GE TRADE MARK

Reports of Patent, Design and Trade Mark Cases, Sep 1973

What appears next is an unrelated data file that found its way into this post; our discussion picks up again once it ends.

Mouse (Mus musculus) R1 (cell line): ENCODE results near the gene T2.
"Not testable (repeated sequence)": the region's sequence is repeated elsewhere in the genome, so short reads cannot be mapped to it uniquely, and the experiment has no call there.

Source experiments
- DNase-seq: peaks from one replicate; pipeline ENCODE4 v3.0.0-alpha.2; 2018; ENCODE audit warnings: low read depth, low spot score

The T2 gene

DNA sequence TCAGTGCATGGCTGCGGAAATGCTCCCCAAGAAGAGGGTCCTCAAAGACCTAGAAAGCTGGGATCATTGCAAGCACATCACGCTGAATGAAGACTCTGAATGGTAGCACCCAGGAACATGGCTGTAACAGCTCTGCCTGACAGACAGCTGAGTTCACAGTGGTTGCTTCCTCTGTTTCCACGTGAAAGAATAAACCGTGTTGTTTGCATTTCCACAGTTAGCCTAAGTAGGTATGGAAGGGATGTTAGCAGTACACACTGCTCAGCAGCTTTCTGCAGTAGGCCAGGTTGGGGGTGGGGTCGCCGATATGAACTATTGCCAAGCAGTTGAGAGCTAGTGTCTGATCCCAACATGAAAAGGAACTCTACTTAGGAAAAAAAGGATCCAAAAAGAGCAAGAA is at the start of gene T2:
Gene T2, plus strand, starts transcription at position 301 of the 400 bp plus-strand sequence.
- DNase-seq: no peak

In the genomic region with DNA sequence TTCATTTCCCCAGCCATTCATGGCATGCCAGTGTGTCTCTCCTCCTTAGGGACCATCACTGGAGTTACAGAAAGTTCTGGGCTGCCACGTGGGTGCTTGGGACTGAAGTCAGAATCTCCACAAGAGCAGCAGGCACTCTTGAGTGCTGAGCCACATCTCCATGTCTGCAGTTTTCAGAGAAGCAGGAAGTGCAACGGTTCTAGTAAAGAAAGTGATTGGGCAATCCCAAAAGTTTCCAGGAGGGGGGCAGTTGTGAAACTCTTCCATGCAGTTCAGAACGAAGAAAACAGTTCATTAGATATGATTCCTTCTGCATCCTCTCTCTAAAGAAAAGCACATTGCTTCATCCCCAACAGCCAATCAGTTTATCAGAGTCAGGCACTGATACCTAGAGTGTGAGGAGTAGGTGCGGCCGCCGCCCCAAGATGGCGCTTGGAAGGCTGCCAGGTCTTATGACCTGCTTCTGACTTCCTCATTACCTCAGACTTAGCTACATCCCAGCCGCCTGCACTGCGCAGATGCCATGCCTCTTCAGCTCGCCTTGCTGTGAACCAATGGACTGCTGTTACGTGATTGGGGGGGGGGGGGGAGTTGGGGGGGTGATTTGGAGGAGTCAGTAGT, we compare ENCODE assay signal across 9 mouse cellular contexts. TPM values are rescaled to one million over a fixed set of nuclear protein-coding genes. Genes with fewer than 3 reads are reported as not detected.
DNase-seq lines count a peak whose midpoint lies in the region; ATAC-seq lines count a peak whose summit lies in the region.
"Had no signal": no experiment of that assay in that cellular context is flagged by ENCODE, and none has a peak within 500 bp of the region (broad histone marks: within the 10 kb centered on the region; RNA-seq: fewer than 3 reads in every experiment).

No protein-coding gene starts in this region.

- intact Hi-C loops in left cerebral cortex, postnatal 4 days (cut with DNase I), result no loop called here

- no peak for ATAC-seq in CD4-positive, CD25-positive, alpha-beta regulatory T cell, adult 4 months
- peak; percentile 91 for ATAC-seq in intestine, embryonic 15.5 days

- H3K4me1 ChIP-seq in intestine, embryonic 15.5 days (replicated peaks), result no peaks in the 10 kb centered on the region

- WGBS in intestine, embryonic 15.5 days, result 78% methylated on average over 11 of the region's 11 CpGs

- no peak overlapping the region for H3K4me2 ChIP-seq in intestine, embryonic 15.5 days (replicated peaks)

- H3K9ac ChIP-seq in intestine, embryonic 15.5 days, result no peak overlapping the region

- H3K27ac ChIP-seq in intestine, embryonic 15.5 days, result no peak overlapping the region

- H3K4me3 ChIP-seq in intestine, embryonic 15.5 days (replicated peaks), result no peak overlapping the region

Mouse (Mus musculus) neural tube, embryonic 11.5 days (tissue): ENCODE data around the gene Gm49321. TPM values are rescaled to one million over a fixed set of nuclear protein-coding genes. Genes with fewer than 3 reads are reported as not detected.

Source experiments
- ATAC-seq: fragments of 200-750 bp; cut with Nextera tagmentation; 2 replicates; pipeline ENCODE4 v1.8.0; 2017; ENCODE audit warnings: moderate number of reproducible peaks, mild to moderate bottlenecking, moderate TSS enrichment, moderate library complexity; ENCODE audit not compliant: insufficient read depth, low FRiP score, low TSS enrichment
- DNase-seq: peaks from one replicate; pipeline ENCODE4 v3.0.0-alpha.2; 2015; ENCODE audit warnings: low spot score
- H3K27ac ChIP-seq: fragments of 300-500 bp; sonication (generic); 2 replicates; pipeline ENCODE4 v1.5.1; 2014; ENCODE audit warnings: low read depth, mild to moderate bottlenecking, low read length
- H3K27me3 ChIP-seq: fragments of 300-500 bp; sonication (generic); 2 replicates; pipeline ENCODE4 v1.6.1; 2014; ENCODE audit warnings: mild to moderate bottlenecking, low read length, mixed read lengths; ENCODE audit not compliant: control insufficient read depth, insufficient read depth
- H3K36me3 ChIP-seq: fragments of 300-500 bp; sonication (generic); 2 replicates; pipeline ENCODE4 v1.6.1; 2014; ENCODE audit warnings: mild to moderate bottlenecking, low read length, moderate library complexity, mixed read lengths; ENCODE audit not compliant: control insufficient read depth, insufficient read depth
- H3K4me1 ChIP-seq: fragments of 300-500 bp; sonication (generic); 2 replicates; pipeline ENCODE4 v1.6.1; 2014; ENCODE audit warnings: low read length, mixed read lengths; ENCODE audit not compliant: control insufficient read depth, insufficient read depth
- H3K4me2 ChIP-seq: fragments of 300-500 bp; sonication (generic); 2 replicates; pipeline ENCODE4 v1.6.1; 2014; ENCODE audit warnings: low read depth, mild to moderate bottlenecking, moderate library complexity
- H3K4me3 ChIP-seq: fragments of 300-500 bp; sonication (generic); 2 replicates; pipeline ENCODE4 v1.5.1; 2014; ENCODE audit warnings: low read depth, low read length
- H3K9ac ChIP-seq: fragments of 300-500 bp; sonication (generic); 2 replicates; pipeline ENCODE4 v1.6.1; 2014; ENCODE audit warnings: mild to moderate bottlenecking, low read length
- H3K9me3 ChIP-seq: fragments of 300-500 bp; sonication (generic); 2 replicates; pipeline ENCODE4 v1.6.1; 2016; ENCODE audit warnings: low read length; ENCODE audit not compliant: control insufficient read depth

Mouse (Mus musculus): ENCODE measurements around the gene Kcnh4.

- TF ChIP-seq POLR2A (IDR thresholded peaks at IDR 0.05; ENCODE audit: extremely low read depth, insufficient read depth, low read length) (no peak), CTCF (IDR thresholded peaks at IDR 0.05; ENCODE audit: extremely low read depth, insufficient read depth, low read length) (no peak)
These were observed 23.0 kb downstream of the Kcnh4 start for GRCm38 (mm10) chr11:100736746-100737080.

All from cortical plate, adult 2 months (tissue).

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GE TRADE MARK